Tomato Moth infestations are a common problem faced by gardeners. These moths lay their eggs on the leaves of tomato plants, and their larvae feed on the foliage, stems, and fruit. This feeding can cause significant damage to the plant, reducing yield and compromising plant health.
What is a Tomato Moth
Tomato Moth Adult
- Wingspan: Moths have a wingspan of about 1-1.5 inches (2.5-3.8 cm).
- Forewings: The forewings of the tomato moth are light brown in color with dark brown markings. These markings can vary in size and shape, but they typically consist of dots, lines, and other patterns.
- Hindwings: The hindwings of the tomato moth are pale yellow or white.
- Antennae: The antennae of the tomato moth are feathery, and they are used to detect scents and other stimuli.
- Body: The body of the tomato moth is plump and pale yellow to brown in color. The body may be covered in hair or scales, depending on the species of moth.
- Legs: The legs of the tomato moth are thin and spindly, and they are used for crawling and clinging to surfaces.
- Size: Tomato moths are small to medium-sized moths, and they typically range from 0.5-1.5 inches (1.3-3.8 cm) in length.
Tomato Moth Larvae
- Length: Tomato moth larvae (caterpillars) typically grow to be 1-2 inches (2.5-5 cm) in length.
- Color: The color of tomato moth larvae can vary depending on their age and species, but they are typically green or brown with stripes or spots.
- Body Shape: The body of tomato moth larvae is plump and segmented, and they have several pairs of legs running along their body.
- Head: The head of tomato moth larvae is usually dark and may be slightly larger than the rest of the body.
- Features: Some species of tomato moth larvae may have spines or tufts of hair along their body, which can make them look furry or spiky.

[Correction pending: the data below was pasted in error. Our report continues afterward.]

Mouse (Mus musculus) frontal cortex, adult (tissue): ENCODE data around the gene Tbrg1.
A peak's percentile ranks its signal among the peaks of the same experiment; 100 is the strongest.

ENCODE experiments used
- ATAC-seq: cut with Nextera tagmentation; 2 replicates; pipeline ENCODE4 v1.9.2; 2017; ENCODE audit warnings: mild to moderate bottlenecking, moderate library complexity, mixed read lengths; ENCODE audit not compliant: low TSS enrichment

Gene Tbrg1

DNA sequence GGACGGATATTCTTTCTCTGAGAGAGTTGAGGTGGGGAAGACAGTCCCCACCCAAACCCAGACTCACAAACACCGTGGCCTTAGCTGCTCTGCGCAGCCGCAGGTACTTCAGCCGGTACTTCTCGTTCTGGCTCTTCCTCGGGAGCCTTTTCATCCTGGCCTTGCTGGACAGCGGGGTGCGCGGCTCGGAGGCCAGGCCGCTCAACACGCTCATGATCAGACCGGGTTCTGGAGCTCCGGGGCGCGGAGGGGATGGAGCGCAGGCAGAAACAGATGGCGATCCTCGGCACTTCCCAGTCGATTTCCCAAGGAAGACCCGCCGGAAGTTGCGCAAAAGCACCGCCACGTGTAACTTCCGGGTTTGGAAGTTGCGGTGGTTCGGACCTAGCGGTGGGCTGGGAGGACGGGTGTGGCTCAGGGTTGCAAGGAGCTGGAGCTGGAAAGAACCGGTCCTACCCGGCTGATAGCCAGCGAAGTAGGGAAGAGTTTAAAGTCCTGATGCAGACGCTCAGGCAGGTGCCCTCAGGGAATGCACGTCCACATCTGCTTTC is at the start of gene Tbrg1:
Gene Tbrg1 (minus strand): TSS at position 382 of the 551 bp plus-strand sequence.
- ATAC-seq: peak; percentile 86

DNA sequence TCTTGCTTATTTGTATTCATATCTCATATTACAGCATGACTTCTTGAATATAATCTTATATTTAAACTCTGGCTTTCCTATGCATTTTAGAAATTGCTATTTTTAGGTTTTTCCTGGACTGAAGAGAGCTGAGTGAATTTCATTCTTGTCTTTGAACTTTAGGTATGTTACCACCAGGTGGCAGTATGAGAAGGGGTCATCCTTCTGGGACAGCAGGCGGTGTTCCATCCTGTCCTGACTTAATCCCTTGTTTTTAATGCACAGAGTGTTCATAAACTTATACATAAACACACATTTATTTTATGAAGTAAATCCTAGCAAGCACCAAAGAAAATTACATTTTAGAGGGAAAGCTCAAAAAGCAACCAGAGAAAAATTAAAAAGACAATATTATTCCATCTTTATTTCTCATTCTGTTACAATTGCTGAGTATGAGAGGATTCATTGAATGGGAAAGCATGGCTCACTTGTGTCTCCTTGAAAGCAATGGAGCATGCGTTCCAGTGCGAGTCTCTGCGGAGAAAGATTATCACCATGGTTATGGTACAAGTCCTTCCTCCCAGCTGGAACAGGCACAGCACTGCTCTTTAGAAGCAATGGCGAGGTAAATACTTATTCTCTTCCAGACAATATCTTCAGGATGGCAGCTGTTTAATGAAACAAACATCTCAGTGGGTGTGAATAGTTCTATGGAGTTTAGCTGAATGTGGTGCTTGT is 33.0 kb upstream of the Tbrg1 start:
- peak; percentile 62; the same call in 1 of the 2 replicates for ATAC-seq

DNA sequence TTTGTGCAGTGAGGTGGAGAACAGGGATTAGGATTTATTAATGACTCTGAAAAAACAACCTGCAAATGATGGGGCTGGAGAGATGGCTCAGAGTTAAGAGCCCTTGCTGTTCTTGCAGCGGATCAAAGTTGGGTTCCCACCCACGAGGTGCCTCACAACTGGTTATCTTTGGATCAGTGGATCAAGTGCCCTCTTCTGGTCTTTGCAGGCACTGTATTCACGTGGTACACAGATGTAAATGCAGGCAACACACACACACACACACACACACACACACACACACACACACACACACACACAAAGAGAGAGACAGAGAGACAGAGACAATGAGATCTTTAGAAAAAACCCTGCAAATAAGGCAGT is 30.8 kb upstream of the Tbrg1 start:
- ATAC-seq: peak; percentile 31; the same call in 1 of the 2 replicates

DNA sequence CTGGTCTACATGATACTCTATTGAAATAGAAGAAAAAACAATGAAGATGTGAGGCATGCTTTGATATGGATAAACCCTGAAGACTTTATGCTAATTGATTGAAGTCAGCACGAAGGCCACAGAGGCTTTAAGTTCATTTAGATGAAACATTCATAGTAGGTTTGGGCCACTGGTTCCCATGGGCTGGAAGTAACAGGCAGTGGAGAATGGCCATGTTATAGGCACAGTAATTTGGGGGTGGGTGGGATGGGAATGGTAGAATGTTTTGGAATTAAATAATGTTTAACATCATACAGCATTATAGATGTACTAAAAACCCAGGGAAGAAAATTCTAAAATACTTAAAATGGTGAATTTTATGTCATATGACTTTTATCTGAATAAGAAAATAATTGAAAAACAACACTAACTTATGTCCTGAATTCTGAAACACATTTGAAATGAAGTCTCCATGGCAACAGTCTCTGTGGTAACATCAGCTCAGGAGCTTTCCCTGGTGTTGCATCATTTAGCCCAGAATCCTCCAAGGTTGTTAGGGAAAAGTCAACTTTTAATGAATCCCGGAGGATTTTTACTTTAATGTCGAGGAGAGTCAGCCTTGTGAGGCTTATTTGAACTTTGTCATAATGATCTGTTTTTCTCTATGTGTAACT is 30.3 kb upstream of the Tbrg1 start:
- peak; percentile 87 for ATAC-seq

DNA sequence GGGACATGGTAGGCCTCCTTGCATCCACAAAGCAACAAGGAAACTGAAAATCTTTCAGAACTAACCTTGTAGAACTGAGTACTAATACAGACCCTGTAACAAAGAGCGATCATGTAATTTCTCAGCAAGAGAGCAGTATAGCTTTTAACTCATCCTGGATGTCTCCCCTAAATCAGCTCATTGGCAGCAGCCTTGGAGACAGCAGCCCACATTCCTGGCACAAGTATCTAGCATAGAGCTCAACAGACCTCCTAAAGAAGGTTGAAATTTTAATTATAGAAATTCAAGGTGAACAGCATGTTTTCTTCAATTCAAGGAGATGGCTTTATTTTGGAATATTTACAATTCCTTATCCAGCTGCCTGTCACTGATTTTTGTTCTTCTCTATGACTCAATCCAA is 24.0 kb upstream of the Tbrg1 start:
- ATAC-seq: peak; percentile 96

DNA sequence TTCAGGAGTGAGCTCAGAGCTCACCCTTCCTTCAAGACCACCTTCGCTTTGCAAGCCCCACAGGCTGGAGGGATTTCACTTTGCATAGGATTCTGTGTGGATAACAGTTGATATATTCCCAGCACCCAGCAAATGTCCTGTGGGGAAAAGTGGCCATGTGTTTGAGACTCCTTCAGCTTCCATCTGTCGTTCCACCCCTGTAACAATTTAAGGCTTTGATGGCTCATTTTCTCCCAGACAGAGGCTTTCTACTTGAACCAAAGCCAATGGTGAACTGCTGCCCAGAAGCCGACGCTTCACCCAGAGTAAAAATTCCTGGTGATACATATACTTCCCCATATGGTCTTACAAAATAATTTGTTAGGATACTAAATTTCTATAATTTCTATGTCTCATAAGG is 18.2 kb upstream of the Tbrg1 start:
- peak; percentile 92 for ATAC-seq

- Feeding Behavior: Tomato moth larvae feed by chewing on the leaves, stems, and fruit of tomato plants. They may also spin webs on the plant as they feed, which can help to protect them from predators.
Treating a Tomato Moth Infestation
It may be necessary to use multiple methods to effectively control a tomato moth infestation in a garden. For example, using row covers to prevent the moths from laying eggs and hand picking to remove larvae and adult moths can provide a strong line of defense. Combining these methods with the use of natural predators and insecticides can help to ensure that the infestation is brought under control.
- Look for larvae, pupae, and adult moths on the plants and remove them by hand.
- Check both the tops and undersides of the leaves, as well as the stems and fruit.
- Drop the pests in soapy water to kill them.
- Repeat this process regularly, especially in the early morning or late evening when the moths are less active.
Use of row covers
- Cover the plants with row covers to prevent adult moths from laying eggs on the plants.
- Use a fine mesh to prevent the moths from reaching the plants, but allow light and water to pass through.
- Secure the row covers to the ground to prevent moths from crawling under the covers.
- Remove the row covers once the plants start to flower to allow pollination.
- Store the row covers in a dry place during the winter to prevent damage.
Use of natural predators
- Encourage natural predators like ladybugs, lacewings, and birds to help control the infestation.
- Provide a habitat for these predators by planting flowers that provide nectar and pollen.
- Avoid using insecticides, as they can kill beneficial insects like ladybugs and lacewings.
- Consider using predator mites to control moth larvae, as these mites are specifically adapted to feed on moths.
Use of insecticides
- Choose an insecticide that is labeled for use on tomato moths.
- Read the label carefully to ensure that the insecticide is safe for use on edible crops.
- Follow the instructions carefully and apply the insecticide according to the label instructions.
- Repeat the application as necessary to maintain control of the infestation.
- Avoid applying insecticides when the plants are in bloom to prevent harm to pollinators like bees.
- Store the insecticides in a safe place, out of reach of children and pets.